The Truth About Facebook Chain Letter Status Updates

Ignore 'em: They're fake

Fake Facebook message about Zuckerberg giving away Facebook stock

Most people have seen those legalese-laden copyright notices in their Facebook feeds that crop up from time to time because of a Facebook chain status post hoax that went viral. All you have to do is copy and paste the update, and either great things will happen or bad things will not happen. They may appeal to your emotions, but these notices are not real.

What Are Facebook Chain Letter Status Updates?

Remember chain letters and chain e-mails? A few years back you couldn't open your inbox without seeing an email claiming that Bill Gates was giving away money and he wants you to send the email to all your friends so that they can get some free money, too. Some chain letters were said to bring you luck if you forwarded a copy to several people. Other chain emails preyed on fear or superstition, claiming that something bad would happen to you if you broke the chain. Some malicious chain emails even carried Trojan horse malware as attachments, resulting in rapid widespread infections due to these messages' viral nature.

Chain status updates were the next logical evolution of the traditional chain letter. The messages are the same, but social media is the new bearer of non-news.

A chain status update is any status update that has a statement in it that asks you to repost the status update as your own, or asks that you post it on the wall of several friends. Some of these updates are well-meaning inspirational quotes, some tug at your heartstrings, but they all have the text in them that says, "Please copy and paste this as your status for the next three hours," or something to that effect.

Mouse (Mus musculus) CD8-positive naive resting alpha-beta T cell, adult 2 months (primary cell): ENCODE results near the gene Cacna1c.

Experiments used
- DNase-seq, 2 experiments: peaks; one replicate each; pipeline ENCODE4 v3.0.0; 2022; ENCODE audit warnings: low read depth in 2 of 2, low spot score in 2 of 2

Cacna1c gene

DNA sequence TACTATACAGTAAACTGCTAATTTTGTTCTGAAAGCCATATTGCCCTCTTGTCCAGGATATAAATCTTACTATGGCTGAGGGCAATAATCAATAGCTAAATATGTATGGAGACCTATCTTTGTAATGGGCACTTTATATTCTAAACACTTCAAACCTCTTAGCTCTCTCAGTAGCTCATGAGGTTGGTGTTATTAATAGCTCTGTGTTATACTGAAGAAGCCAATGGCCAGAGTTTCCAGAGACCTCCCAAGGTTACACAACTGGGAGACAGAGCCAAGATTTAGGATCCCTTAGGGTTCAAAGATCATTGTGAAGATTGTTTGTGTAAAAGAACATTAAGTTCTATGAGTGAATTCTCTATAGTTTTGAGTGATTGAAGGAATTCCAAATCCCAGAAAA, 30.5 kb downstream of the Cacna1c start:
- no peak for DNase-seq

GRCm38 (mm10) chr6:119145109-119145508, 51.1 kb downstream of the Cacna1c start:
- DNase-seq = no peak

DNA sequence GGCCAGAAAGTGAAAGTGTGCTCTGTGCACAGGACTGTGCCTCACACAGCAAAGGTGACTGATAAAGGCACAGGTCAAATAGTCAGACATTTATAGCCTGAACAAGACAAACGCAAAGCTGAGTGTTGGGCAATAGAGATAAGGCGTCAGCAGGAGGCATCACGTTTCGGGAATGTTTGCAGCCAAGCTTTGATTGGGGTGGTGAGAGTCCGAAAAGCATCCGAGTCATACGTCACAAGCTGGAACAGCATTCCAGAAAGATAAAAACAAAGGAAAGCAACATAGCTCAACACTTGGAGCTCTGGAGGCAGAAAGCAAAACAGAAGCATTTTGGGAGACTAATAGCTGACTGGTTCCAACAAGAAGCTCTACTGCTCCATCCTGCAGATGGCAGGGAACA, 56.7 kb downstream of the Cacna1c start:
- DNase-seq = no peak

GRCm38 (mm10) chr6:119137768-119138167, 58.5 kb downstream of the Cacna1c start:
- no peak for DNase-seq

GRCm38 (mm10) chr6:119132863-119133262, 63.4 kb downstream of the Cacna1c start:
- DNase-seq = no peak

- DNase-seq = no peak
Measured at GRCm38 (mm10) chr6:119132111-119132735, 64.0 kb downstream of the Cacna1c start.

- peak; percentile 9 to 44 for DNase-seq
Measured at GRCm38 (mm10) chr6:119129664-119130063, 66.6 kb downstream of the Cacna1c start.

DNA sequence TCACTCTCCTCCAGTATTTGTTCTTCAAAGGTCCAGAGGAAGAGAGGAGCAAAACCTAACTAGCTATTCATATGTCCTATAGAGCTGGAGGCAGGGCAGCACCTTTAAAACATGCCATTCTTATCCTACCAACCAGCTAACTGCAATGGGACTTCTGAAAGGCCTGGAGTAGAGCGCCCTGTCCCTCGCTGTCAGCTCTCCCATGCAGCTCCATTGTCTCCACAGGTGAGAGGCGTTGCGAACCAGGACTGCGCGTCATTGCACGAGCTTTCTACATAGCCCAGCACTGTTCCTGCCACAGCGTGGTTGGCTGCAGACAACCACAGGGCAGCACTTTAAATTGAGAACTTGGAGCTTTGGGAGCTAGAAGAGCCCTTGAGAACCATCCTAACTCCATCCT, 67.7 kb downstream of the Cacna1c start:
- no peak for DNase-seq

Why Do People Create Chain Messages on Facebook?

Sometimes people really like what the original post had to say or maybe they just want to see how far the post will spread. The chain post may be part of a multilevel marketing scheme, or it could be someone's attempt to spread malware or phishing links. Whatever the reason, chain status updates are here and are likely here to stay.

Increasingly, chain messages (even if they don't explicitly contain a request to repost) address controversial political themes. Concerns about advocacy groups and nonstate actors trying to manipulate public sentiment through inflammatory, misleading, or outright false posts — which are then eagerly shared — are warranted. Think carefully before you forward any social media post.

How Can You Spot a Harmful Chain Status Update?

If the chain status update asks you to click on something, visit a link, or provide personal information of some kind, the chain status update is likely a malicious one. Don't visit the site advertised in the chain status update, and don't repost it to your status or anyone's wall.

If you think your friend's Facebook account has been hacked and that someone is posting from that person's account, alert your friend by phone or some other means other than Facebook messaging.

How Can You Stop the Spread of These Updates?

Recognizing chain posts for what they are is key to preventing their spread. The important part of the post is that little bit of text at the end that says, "Copy and paste this," or "Place this in your status." A post that asks you to repost it is a chain. It's that simple.

Unless it's a harmless inspirational-type of chain status update that you find amusing and something in you just can't resist reposting it, don't repost anything just because you're asked to do so. That's the safest approach for everyone involved.

Watch out for Facebook-circulated quizzes that involve activities such as, "Answer these questions and post them, and I'll do the same." What you're really doing with this seemingly harmless posting is offering a public listing of typical security-question answers for your bank or other important accounts.

Most chain status updates are harmless other than wasting time and bandwidth. The Facebook hoax is a good example of time-wasting content in the form of a chain status update. We may never know the goals of people who post these hoaxes, but you can help stop spreading them.